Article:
The Golden Globes would be one of the more surprising settings for opinions on the world of combat sports. However, as I digested the fallout from Meryl Streep’s comments on mixed martial arts not being ‘the arts’, I couldn’t help but raise a wry smile. Dissenting voices have been part and parcel of the growth of MMA and as I am sure the star of ‘Rikki and the Flash’ can attest, the term ‘arts’ is somewhat subjective.
It was, however, an interesting and somewhat watered-down criticism of a much-maligned sport. The usual focus of such attacks is rooted in the raw aesthetics and brutality of the contests themselves. As an avid fan of MMA, you become somewhat desensitised and consequently dismissive of such negative views, accurate or otherwise.
However, just this past weekend I faced a similar dilemma myself through the actions of the sport’s premier promotion. At UFC Fight Night 103, the UFC brass yet again displayed a penchant for irresponsible match-making.
As the first round of the night’s main event ended, a despondent BJ Penn sat on his stool looking lost and perplexed. He appeared to listen somewhat distantly to his trainers as they tried in vain to give any level of insight into the blurring puzzle in front of him.
There can be little in combat sports as brutal as a fighter discovering in the cage that their craft had passed them by. Faced with the 24-year-old blue chip prospect, Yair Rodriguez, BJ Penn had realised just that. His trainers, Greg Jackson and Jason Parillo have seen just about everything in this sport. Hell, Jackson had witnessed this current conundrum within the halls of his own training centre in Albuquerque, New Mexico.
However, it was abundantly clear that neither of them had any sort of answer for what had just occurred in the preceding five minutes. It made for uncomfortable viewing as they failed to make the difficult decision – to pull the 38-year-old from the contest – instead allowing him to continue and ultimately take a significant amount of unnecessary punishment.
So how did we get here? Penn had been retired and out of the octagon for over two full years. During that time, we had seen planned comebacks, cancellations and a whole mess of legal troubles – hardly ideal preparation for a return to such an unforgiving environment. Furthermore, discounting the obvious perils of ring rust and inactivity, his last win in the cage was as far back as November 2010. The originally mooted match-up for his return was fellow elder statesman Denis Siver in what seemed like a sensible and logical comeback fight for ‘The Prodigy’.
Somehow though, the UFC decided to take a leap from the sensible to the downright irresponsible in booking the Rodriguez fight. My only take
My only take from this decision was that they saw an opportunity to build the profile of a young fighter through taking the scalp of a seasoned veteran. In theory, this would be fine. The passing of the torch is a long-standing tradition in MMA and is simply a consequence of the sport’s evolvement. This, however, was something else entirely. Nobody, not even the most ardent of BJ Penn fans, expected anything other than what happened on Sunday night and this level of disregard for a fighter’s safety is concerning.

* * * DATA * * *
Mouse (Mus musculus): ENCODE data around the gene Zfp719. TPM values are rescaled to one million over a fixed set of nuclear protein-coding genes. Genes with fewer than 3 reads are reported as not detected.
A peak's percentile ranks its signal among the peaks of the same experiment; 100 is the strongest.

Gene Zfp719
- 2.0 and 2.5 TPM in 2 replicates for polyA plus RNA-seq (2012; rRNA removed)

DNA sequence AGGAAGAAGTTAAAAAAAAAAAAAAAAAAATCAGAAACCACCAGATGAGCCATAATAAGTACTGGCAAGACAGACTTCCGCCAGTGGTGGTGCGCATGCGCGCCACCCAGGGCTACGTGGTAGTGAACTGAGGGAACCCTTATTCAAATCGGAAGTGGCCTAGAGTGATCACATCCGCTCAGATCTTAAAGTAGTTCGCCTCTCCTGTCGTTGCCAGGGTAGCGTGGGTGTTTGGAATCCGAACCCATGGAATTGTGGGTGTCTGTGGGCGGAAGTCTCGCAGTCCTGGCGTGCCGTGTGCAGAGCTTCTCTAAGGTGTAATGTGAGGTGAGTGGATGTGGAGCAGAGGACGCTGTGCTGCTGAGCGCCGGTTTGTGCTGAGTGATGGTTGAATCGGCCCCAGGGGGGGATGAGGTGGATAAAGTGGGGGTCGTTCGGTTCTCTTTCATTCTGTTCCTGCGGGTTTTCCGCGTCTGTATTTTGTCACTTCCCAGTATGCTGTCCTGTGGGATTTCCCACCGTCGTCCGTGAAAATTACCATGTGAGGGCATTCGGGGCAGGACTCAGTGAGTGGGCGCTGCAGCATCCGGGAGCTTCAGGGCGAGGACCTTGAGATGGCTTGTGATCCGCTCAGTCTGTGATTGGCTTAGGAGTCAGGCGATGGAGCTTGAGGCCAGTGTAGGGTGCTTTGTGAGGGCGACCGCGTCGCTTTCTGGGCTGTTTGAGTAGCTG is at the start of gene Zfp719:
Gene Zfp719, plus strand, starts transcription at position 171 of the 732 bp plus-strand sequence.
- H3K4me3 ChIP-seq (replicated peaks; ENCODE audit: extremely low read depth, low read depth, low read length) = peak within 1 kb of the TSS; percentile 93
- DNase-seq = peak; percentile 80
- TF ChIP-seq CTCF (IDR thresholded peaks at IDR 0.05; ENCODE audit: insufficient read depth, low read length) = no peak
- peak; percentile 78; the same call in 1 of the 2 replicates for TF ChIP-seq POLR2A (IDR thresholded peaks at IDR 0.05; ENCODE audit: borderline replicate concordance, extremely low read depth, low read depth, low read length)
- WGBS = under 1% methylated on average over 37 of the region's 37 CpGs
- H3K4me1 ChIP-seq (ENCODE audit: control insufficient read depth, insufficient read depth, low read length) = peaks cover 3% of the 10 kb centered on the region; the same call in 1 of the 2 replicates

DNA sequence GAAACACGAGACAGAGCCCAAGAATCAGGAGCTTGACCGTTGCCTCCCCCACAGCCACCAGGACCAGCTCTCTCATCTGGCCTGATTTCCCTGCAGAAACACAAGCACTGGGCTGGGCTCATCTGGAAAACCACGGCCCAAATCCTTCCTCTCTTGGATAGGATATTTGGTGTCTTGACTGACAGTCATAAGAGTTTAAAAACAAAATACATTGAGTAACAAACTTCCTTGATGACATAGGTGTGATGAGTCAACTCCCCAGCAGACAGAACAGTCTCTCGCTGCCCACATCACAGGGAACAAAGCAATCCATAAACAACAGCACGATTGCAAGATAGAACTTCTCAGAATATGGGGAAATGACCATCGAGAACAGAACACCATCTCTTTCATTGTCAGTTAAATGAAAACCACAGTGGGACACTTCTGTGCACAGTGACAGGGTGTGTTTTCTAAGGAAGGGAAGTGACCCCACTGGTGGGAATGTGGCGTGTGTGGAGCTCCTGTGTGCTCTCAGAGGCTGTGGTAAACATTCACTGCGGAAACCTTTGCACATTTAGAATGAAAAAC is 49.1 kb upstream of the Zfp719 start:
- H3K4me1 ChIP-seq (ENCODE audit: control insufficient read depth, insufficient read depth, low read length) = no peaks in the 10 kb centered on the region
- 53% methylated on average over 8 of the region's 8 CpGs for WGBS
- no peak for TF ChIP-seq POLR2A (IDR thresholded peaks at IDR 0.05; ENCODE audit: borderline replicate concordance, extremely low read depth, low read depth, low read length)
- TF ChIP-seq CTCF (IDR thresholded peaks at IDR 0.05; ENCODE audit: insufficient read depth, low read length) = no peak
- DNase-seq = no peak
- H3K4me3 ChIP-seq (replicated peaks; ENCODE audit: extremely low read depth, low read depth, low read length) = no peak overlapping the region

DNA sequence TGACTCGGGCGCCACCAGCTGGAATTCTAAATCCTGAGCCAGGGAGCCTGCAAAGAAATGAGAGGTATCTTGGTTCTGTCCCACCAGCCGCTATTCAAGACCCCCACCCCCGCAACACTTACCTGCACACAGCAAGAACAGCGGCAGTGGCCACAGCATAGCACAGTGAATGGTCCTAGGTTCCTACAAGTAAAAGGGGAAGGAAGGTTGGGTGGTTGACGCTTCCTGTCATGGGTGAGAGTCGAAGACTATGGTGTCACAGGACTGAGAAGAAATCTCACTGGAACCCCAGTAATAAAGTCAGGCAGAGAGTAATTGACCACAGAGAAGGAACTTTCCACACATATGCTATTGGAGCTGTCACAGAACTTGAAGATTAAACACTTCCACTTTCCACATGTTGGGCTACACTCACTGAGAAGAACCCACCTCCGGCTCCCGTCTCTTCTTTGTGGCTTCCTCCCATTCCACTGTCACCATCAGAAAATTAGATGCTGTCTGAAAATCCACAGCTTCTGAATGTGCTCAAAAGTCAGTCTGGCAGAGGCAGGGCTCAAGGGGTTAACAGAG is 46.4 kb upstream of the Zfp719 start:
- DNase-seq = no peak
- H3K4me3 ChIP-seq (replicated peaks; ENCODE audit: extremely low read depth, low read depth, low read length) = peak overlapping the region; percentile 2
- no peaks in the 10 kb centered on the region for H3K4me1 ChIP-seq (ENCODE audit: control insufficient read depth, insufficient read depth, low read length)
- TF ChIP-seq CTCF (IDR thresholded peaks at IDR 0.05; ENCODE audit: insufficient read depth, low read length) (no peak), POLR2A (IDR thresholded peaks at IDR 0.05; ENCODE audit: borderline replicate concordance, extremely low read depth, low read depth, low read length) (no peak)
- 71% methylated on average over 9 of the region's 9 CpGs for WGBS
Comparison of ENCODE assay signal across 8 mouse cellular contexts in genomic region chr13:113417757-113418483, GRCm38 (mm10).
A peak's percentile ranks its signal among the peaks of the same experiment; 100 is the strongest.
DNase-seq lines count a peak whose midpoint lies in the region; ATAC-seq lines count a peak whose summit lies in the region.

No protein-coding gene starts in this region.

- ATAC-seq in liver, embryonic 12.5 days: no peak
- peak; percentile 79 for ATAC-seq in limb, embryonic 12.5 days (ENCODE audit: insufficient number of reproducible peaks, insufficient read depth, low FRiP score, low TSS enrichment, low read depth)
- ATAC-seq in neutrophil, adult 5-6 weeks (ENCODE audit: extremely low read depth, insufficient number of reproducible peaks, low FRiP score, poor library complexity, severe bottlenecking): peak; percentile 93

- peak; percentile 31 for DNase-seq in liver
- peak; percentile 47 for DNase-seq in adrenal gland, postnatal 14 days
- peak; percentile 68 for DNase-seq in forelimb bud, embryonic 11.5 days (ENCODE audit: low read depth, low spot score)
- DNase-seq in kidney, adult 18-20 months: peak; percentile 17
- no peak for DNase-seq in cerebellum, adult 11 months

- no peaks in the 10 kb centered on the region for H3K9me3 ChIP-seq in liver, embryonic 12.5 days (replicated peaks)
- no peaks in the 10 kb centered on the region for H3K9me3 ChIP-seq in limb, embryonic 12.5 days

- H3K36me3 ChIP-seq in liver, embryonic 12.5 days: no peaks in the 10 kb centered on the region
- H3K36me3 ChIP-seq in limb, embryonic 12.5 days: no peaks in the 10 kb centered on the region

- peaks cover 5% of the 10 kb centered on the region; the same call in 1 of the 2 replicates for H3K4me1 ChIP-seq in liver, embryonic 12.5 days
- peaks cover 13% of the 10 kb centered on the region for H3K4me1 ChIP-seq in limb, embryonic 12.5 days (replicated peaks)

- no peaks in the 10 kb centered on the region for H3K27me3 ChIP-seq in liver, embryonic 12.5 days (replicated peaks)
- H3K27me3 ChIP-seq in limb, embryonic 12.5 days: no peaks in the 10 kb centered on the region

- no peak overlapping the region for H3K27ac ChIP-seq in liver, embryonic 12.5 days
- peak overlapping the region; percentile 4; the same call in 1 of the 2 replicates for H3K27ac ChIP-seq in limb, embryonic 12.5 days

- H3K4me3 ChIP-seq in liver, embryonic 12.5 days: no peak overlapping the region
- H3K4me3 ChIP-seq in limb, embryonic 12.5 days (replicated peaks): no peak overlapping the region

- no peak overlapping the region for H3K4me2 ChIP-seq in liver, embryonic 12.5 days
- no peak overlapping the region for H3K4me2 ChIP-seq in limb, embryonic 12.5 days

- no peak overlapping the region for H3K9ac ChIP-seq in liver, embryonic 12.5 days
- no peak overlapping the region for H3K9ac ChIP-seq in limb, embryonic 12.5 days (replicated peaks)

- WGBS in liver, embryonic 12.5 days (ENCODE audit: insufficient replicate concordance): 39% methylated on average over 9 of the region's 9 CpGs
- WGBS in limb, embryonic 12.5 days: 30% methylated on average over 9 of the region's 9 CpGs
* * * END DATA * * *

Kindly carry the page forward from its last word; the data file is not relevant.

It’s certainly not the first time the UFC have flagrantly promoted an irresponsible mismatch. At UFC 60 the promotion placed a horribly overmatched and 40-year-old, Royce Gracie (winner of UFC 1-4) across from then-welterweight champion Matt Hughes. At the time, Hughes had lost just 1 of his past 18 fights, was on a four-fight win streak against top competition and was widely considered the greatest welterweight of all time.
Gracie, on the other hand, had fought sporadically over the previous 10 years and remained a pure Jiu-Jitsu player with almost non-existent wrestling or striking. The fight played out exactly as expected and for fans of the original UFC event, it was a tough watch. Gracie was systematically taken apart and the fight was mercifully stopped when he was flattened out on his stomach taking multiple unanswered shots from a relentless Hughes.
I’m not one to decry someone’s right to enter the cage. It is understood that fighters are adults and they enter each contest consensually and with a full understanding of the innate risks to which they will be exposed. It should also be understood that fighters are fighters, and with that comes immense pride coupled with a fundamental lack of self-awareness to their own weakness. Had Dana White offered BJ Penn a heavyweight fight last weekend he would have accepted – and therein lies the problem. Who will protect the fighter from themselves?
Certainly, the finger of blame can be placed at his coach’s hands, but when will the UFC cull this sort of reckless match making?
By promoting blatant mismatches, they are moving MMA further from legitimacy and perhaps more importantly, they are taking unnecessary risks that have the potential to lead to serious injury or worse. Whilst this may seem slightly hyperbolic, I do believe there is a genuine danger if match-ups are not being properly assessed. Irish MMA was recently rocked by the death of Joao Carvalho and whilst this past weekend never came anywhere close to such a tragic scenario, a similar incident on such a global scale would have catastrophic ramifications for the sport. The UFC should be more cognisant of their responsibilities to the MMA community, otherwise sooner or later, it won’t be just Hollywood alumni raising their voices in earnest.
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